“Oh!” Laura said. “Oh, what a beautiful doll! Oh, Nellie, what is her name?”

 “She’s nothing but an old doll,” Nellie said. “I don’t care about this old doll. You wait til you see my wax doll.”

 Nellie proceeds to show off her wax doll, then chastises Laura when Laura tries to touch the doll.

The expanded scenes in On the Banks of Plum Creek do a great deal to establish the relationship between Laura and Nellie. Later, Laura gets her revenge on her own turf.

From Pioneer Girl:

When Nellie and Willie came from town to play with us, I would lead them near the old crab’s stone, and when he chased them they would run screaming into the bloodsucker’s pool. The slimy bloodsuckers would fasten on their feet and legs.

 At first they tried to brush them off. Then they kicked and danced and screeched, while I rolled on the grass and laughed.

Nellie and Willie never suspected that I lured them that way on purpose, and they never learned to beware of the old crab before he chased them.

 At last Mary would make me stop laughing and come help her pull the bloodsuckers off. Mary did not think we should treat company that way. But I said, when we went to see Nellie and Willie they wouldn’t let us touch their toys, the wonderful doll we were not allowed to hold, and if we played as they wanted to play at their house, then they could play our way when they came to see us.

 Finally Mary’s conscience made her tell Ma what I was doing, and Ma said I must not do so any more. But Pa’s blue eyes twinkled, though he did not say anything.


In On the Banks of Plum Creek, the incident with the bloodsuckers occurred at a party, after Nellie was rude to Ma.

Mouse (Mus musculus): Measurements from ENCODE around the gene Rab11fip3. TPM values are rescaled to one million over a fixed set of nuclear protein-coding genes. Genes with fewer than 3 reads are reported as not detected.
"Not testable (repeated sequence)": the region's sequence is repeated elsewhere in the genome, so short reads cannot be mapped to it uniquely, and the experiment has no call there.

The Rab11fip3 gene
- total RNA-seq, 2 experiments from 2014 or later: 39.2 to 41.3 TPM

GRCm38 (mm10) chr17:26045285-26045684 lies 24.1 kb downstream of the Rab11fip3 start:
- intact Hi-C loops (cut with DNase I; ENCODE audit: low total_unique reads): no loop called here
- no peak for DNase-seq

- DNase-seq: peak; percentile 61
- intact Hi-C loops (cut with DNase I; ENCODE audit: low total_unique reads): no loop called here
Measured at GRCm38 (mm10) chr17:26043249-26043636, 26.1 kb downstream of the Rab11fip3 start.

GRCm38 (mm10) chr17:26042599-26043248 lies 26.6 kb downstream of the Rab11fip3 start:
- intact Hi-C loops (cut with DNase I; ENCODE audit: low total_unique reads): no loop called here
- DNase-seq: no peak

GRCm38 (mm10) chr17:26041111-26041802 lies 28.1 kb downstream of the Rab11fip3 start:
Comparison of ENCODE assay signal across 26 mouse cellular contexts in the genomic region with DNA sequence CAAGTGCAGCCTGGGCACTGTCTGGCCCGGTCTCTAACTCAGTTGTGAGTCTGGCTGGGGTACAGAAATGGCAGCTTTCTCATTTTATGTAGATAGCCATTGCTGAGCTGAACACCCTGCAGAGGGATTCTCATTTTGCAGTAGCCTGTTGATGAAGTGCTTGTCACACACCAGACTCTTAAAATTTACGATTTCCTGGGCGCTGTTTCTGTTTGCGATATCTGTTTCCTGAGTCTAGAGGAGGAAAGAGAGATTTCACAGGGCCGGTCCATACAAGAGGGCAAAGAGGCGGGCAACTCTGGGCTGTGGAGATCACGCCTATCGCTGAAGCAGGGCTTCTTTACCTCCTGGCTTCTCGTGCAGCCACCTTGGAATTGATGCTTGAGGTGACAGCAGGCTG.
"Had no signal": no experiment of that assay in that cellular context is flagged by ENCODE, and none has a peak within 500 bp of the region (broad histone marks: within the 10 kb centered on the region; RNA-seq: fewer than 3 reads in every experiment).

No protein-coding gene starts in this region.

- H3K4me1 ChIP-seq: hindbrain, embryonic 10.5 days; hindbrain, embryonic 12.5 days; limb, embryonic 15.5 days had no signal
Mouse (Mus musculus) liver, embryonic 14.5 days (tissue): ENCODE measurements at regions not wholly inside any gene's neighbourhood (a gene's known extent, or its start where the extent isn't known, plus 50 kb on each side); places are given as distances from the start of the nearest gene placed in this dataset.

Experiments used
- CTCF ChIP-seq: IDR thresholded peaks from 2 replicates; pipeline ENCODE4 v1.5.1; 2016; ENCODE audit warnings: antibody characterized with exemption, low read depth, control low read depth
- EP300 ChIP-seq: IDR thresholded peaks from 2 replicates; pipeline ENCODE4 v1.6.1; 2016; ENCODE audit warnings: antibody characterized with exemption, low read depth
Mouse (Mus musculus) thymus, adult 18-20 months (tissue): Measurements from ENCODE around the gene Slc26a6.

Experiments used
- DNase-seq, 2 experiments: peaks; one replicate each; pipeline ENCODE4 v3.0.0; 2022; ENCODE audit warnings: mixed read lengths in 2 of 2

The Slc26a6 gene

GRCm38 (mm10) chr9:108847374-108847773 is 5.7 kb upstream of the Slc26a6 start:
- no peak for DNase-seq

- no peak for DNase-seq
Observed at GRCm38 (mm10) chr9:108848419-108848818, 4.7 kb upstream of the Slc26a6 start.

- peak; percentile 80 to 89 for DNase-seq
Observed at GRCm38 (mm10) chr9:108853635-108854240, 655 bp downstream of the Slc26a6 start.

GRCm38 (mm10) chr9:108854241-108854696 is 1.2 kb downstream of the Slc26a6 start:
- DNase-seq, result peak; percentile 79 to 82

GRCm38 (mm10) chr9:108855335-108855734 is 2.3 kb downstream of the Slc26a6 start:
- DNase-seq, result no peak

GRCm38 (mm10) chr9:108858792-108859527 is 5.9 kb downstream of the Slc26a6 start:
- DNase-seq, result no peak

They went up the path between the blowing grasses and wild flowers, to the house where Ma was waiting. Mary told her the girls’ names one by one, and she smiled her lovely smile and spoke to them. But Nellie smoothed down her new pretty dress and said to Ma, “Of course I didn’t wear my best dress to just a country party.”

Then Laura didn’t care what Ma had taught her; she didn’t care if Pa punished her. She was going to get even with Nellie for that. Nellie couldn’t speak that way to Ma.

 Ma only smiled and said: “It’s a very pretty dress, Nellie. We’re glad you could come.” But Laura was not going to forgive Nellie.

She led the girls wading near the old crab’s home. The noise and the splashing had driven him under his rock. She saw his angry claws and his browny-green head peeping out, and she crowded Nellie near him. Then she kicked a big splash of water onto his rock and she screamed, “Ooh, Nellie! Nellie, look out!”

The old crab rushed at Nellie’s toes, snapping his claws to nip them.

 “Run! Run!” Laura screamed, pushing Christy and Maud back toward the bridge, and then she ran after Nellie. Nellie ran screaming straight into the muddy water under the plum thicket.

 *   *   *

 Nellie came out into the clean water. She tried to wash her muddy skirt and then she tried to wash her feet, and then she screamed.

Muddy brown bloodsuckers were sticking to her legs and her feet. She couldn’t wash them off. She tried to pick one off, then she ran screaming up the creek bank. There she stood kicking as hard as she could, first one foot and then the other, screaming all the time.

Laura laughed till she fell on the grass and rolled. “Oh, look, look!” She shouted, laughing. “See Nellie dance!”


In her later writings, Laura Ingalls Wilder said of her relationship with her Nellie, “I am sure she was much more unhappy than she ever could have made me.”

Some childhood squabbles seem silly when we look back on them, and others cut so deep that we have a hard time letting go of the emotion. The Laura of the Little House books foils her Nellie at every turn, and for that, I’m glad.